I remember at the end of my freshman year at Syracuse, everyone was pretty down on the basketball team’s making any noise in the 2009-2010 season. Jonny Flynn, the point guard who should have worn a cape and put an ‘S’ on his chest, was leaving for the NBA. So were starters Eric Devendorf and Paul Harris.
No one was really sure why Harris and Devendorf were going. Some speculated that it was problems with coach Jim Boeheim, others thought it was because they actually believed they were NBA players (laughable now, Devendorf will be with the Melbourne Tigers in the Australian Basketball League next year and Harris plays for the storied Maine Red Claws in the NBDL).
People thought another reason Harris might have left is that Boeheim told him he would be coming off the bench the following season because of a transfer from Iowa State named Wesley Johnson. According to some managers on the team who I am friendly with, Wes was the best player in practice and he was going to replace Harris in the starting lineup.
Replace Harris? There was no way. Harris may have been a bit erratic, but he had didn’t belong on the bench; there was no way Johnson could take Harris’ spot in the lineup if he stayed.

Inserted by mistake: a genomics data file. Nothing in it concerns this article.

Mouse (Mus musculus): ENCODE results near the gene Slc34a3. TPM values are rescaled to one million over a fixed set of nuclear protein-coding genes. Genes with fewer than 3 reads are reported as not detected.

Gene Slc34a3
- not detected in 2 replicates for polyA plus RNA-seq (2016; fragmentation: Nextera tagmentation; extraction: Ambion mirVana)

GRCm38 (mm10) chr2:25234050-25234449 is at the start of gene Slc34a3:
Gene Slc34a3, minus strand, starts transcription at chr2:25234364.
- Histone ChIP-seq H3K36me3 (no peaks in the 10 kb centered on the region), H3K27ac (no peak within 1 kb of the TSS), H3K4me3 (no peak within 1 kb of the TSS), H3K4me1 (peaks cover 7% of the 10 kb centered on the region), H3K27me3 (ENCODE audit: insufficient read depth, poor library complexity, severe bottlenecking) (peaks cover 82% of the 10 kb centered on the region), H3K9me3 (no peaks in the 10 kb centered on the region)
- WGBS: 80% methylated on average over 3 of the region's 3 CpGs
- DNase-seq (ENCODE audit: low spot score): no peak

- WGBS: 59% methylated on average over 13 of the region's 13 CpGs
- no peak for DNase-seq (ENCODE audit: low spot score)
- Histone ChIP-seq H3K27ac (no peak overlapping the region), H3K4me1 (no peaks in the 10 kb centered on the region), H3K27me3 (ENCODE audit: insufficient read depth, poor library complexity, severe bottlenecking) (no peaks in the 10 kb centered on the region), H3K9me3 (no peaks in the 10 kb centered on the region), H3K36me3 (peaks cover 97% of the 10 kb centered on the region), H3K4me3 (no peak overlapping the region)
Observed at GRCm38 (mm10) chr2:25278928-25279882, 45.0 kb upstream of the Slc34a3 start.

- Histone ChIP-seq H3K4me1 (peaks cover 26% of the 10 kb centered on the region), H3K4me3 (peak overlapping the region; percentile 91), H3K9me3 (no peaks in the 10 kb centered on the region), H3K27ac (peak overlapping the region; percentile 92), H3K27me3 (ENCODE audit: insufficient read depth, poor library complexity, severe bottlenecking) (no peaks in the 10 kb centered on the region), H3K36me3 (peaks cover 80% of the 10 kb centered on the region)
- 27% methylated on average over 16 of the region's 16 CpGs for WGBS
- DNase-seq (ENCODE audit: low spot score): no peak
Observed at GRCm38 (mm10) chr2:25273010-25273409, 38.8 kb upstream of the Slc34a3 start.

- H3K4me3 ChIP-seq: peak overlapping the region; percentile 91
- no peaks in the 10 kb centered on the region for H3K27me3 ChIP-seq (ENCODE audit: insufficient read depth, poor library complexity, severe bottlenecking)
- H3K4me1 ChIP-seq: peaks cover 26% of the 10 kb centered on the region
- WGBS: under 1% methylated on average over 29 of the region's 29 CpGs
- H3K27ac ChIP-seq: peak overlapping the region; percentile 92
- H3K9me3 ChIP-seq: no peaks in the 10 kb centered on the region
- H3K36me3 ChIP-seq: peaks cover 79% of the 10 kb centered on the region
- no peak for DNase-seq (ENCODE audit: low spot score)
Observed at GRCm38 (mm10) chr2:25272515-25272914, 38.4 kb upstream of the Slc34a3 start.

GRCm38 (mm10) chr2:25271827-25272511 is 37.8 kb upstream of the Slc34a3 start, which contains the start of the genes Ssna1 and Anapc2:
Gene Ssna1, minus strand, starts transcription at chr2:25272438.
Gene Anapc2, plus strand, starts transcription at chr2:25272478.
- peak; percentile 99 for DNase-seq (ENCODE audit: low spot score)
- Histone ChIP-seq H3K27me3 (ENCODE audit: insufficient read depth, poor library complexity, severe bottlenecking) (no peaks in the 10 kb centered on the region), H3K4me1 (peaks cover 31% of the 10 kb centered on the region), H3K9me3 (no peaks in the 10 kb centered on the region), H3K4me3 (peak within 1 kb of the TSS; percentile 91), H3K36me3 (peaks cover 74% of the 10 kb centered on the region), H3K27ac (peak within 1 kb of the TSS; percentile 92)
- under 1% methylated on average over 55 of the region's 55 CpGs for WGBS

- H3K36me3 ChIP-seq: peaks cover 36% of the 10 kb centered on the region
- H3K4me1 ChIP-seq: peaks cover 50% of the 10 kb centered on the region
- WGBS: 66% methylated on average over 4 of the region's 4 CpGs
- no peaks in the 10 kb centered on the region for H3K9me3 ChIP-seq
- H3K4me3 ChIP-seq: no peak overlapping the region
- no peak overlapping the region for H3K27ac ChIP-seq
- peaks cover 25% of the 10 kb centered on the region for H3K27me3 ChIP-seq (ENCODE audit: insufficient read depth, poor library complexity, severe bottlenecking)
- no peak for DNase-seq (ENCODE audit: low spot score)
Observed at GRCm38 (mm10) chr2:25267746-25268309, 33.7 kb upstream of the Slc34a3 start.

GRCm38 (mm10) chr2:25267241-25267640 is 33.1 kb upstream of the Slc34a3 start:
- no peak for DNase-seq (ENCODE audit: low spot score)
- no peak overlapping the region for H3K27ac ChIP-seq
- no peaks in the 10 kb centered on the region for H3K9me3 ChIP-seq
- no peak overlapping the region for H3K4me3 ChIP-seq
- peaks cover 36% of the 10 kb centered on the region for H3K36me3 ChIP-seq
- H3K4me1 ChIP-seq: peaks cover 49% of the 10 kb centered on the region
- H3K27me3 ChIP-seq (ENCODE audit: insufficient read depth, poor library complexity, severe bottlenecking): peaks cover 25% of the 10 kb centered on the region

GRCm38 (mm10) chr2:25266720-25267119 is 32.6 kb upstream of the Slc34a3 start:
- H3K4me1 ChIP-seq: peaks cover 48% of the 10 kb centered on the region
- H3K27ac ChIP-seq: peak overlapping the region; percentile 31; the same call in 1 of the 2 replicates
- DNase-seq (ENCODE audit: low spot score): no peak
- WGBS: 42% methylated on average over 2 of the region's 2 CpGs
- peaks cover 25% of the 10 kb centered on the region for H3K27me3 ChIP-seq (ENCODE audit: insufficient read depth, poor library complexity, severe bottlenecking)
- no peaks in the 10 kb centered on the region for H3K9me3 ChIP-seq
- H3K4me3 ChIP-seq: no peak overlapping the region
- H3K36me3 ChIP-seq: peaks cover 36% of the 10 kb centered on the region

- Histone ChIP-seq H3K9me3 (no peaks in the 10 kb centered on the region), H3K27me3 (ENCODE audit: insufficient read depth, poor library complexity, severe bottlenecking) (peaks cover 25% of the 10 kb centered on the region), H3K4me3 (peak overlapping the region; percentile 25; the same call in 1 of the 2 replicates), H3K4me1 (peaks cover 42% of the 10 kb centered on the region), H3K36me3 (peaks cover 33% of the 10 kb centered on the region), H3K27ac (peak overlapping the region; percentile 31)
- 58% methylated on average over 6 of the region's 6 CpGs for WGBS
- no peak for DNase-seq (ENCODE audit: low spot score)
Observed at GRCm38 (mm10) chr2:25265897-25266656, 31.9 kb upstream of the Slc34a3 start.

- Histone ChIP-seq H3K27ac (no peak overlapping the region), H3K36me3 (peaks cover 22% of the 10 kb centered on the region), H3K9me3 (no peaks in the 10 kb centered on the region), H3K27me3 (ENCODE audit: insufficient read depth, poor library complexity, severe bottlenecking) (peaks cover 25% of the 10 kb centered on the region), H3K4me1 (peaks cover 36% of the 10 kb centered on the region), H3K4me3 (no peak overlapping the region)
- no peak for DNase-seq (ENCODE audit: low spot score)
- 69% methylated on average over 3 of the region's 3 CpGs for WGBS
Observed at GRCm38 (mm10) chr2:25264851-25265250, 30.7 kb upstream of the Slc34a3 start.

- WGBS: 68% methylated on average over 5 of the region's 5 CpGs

Or so I thought.
When the season started this was what I knew about Johnson: He seemed like a pretty nice guy and he always had a huge smile whenever I saw him on campus.
Johnson was Syracuse’s ace in the hole. The core rotation of Guards Andy Rautins, Scoop Jardine, and Brandon Triche and Forwards Kris Joseph, Arinze Onuaku, and Rick Jackson was solid. No one had the skill set to shine. Joseph was a year away, and the rest of the team were fringe second round players at best. Overall, we were a bubble team, unless Johnson was as good as advertised.
My friend, SU Junior Cayden Feifer kept telling me about how good he was. He had “played” with Johnson and some other players on the SU basketball team in the Rec Center the fall before.
“I easily recognized Mookie and Kris Joseph, two four star recruits, and Sean Williams, an easily recognizable player at 6’11”. But there was one player I didn’t recognize, and he was the one putting on the best show. 360’s, windmills, reverse slams; he was doing it all, and from high up in the air.” Feifer told me, “He looked really athletic, but I had no idea who he was. He was always smooth, and when he leaped with his long legs, he would just glide to the rim. After every time he threw it down, he wouldn’t show off or celebrate, but rather just smile, almost embarrassed of the attention he was getting.”